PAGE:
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II Marine Expeditionary Force

Marine Corps Base, Camp Lejeune, NC
Base to commemorate Black History Month

By Erin Walkey | | February 08, 2013

MARINE CORPS LOGISTICS BASE ALBANY, Ga. -- To mark the 150th anniversary of President Abraham Lincoln’s signing of the Emancipation Proclamation and the 50th anniversary of Dr. Martin Luther King Jr.’s March on Washington, Marine Corps Logistics Base Albany and the rest of the nation will conduct observances during this year’s Black History Month.
To commemorate Black History Month here, the base and the Albany Area Chapter of Blacks in Government will host a luncheon Tuesday from 11:30 a.m. to 12:45 p.m. in the Grand Ballroom of the Town and Country Restaurant.
“2013 marks the 150th and 50th year anniversaries, respectively, of two parallel events, occurring in 1863 and 1963,” Ira Thompson, president of the Albany Area Chapter of Blacks in Government, said.
According to Marine Administrative Message 011/13, in 1863 President Abraham Lincoln signed the Emancipation Proclamation freeing all who were enslaved in the United States.
A full century later, Dr. Martin Luther King Jr. led the March on Washington where he gave his historic “I Have a Dream” speech. This speech marked a tipping-point in the civil rights movement, Thompson added.
Through the leadership of Dr. Carter G. Woodson, Black History Month originated as “Negro History Week” in 1926, according to MARADMIN 011/13.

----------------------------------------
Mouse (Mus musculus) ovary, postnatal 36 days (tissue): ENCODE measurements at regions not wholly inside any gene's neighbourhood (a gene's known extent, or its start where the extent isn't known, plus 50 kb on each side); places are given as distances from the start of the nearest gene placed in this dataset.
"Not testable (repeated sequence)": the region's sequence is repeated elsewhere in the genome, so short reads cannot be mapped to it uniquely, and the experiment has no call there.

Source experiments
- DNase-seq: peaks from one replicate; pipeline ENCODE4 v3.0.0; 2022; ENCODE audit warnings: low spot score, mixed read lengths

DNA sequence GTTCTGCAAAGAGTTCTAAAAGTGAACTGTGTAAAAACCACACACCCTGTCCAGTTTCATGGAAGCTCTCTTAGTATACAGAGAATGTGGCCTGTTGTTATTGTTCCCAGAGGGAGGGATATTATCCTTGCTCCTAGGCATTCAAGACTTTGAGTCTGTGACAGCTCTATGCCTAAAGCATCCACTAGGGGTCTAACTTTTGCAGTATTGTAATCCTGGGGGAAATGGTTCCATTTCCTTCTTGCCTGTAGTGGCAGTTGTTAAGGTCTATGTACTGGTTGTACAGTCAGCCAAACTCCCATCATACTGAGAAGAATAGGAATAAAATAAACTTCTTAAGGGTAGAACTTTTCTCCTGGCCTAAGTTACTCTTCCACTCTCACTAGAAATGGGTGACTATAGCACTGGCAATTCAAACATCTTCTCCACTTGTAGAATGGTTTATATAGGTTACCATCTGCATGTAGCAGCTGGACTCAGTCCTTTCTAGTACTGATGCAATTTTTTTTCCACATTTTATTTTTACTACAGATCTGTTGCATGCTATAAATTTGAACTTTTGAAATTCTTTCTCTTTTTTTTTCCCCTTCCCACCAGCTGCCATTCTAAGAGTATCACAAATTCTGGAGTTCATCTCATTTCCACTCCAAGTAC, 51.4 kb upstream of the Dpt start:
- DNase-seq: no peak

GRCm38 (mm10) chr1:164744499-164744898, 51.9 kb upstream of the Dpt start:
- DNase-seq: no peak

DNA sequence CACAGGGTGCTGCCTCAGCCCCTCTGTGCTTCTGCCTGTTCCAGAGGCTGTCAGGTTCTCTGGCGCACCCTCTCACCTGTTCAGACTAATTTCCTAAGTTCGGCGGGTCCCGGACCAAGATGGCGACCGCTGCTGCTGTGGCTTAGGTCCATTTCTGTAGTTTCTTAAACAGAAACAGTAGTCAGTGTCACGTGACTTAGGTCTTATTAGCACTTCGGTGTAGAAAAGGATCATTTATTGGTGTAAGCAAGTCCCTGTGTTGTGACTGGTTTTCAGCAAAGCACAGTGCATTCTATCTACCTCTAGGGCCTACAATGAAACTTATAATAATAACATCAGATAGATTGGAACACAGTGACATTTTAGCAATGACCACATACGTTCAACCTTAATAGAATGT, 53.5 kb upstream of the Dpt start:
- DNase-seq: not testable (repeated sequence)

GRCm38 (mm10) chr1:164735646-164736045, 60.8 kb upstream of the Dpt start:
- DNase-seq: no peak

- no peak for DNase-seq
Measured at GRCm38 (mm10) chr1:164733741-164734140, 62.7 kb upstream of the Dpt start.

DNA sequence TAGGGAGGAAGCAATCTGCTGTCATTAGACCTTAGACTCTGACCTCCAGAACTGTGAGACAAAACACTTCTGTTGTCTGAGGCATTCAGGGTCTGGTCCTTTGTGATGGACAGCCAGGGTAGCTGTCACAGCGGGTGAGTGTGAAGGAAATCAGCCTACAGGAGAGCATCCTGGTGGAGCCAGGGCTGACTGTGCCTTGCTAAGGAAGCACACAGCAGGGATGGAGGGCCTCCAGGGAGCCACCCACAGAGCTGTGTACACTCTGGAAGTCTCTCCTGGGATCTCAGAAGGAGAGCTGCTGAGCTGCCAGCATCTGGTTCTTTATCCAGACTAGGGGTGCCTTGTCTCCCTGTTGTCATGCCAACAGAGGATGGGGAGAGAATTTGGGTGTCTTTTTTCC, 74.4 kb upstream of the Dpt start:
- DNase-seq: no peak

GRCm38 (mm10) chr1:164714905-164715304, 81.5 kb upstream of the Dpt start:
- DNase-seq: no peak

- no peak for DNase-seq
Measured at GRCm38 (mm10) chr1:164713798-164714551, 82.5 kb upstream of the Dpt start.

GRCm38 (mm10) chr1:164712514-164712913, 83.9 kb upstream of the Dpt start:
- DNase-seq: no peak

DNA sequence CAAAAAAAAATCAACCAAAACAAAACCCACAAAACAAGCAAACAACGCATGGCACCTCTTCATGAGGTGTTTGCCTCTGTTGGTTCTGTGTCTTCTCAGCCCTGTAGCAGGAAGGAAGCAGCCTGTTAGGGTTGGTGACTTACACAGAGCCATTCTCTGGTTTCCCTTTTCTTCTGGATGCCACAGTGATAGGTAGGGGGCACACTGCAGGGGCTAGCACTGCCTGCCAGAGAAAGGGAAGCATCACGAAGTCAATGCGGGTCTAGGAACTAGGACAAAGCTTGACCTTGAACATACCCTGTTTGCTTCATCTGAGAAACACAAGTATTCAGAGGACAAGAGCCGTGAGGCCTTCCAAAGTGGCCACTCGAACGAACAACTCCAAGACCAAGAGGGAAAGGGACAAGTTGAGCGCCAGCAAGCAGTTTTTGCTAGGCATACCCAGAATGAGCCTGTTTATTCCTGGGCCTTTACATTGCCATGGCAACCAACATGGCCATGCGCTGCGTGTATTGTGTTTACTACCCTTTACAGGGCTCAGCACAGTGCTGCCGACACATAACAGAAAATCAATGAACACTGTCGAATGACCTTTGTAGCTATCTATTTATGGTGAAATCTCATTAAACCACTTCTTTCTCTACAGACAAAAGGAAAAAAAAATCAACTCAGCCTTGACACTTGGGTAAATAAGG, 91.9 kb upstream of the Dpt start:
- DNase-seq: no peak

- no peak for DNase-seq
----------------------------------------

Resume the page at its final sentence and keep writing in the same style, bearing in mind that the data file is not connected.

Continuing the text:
“Woodson sought to create an observance to recognize and honor the heritage, accomplishments and contributions made by African-Americans to American society,” the message states.
As part of MCLB Albany’s observance of this year’s Black History Month theme, “At the
Crossroads of Freedom and Equality: The Emancipation Proclamation and the March on Washington,” Shirley Sherrod, who works with Southwest Georgia Project for Community Education Inc., will deliver remarks.
Sherrod helps assist farmers and other rural residents. A few of her projects include building a food hub that will include a vegetable processing center for small farmers and a school project that connects farmers and school systems in effort to supply locally grown vegetables to local schools, according to her biography.
Thompson emphasized that celebrating Black History Month all monthlong not just during the base’s observance is important.
“Richness of history is vital in sustaining our future as Americans regardless of cultural makeup,” he said. “We are a melting pot and though we embark on this month being a month to celebrate the richness in the African-American culture, it is understood that we are daily representations of our ancestors and we have all benefited from community leaders, activists and our ancestors.”


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